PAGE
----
Last Friday morning, Uncle Paul, Peter and I went out for breakfast and then took the old winding road from Bayan Lepas to Teluk Kumbar and then to Balik Pulau. It has been a while since I have been around there. I think it must have been as long for Uncle Paul since he does not come back from Melaka as often.
Development is slowly creeping up to what was once an idyllic fishing village in Teluk Kumbar. High-rise apartments and housing estates are cropping up all over the place. Fortunately, the plantations after Teluk Kumbar still retain their greenery. Nutmeg and clove are still being cultivated. And the durian trees are already fruiting.
View of Gertak Sanggul in the distance.
Peter took a left turn somewhere between Teluk Kumbar and Balik Pulau and drove up the hill on the cemented track. He had heard of a restaurant serving Thai food on the hilltop and wanted to have a look. The journey up took a good twenty minutes across durian orchards and chicken coops housing several hundred chickens each. There are several telecommunication towers just before the summit.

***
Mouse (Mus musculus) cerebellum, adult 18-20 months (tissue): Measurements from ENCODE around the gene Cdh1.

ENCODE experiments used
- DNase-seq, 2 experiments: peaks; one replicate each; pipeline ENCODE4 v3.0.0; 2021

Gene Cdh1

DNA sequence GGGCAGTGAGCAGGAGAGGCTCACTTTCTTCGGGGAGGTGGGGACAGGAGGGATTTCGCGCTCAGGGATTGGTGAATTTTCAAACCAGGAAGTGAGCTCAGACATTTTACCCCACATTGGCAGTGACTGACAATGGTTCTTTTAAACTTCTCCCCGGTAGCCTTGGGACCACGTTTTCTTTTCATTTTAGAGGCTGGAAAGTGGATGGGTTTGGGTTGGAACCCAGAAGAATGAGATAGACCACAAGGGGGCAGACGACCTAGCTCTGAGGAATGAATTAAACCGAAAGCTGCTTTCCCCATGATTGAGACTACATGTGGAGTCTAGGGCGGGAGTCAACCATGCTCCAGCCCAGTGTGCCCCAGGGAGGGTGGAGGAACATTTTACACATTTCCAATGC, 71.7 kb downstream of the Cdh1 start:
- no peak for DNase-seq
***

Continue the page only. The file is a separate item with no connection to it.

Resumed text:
As we came to the top, it was bare. Trees were cleared and there was little foliage to shade us from the blistering sun. We were greeted with several chalets built atop small boats resting on stilts and the restaurant which overlooked the Straits of Melaka and the fishing villages and durian orchards of Genting and Balik Pulau. The other side of the peak commanded the sweeping view of Teluk Kumbar, which was once a small fishing village dotted with attap-roofed houses but is now being gradually replaced by towering concrete apartments.
The flooded paddy fields of Genting.
The view up there was simply breathtaking. The photographs that I took do not do justice to the splendid panorama that spread out across as far as our eyes could see. It is unfortunate that the operators of this small resort chose to adorn the structures there with garish colours and ornaments which spoilt the natural scenery somewhat.
After having taken in the extraordinary sights we never knew existed, we made our way down. The track down was extremely steep and hair-raising. From where we were, we could see paddy fields being prepared for cultivation and the steeples of a mosque rising up from the flatlands of Penang?s hinterlands and the hills of Balik Pulau. Later, we were told that recreational hikers frequent the track during the evenings and on weekends.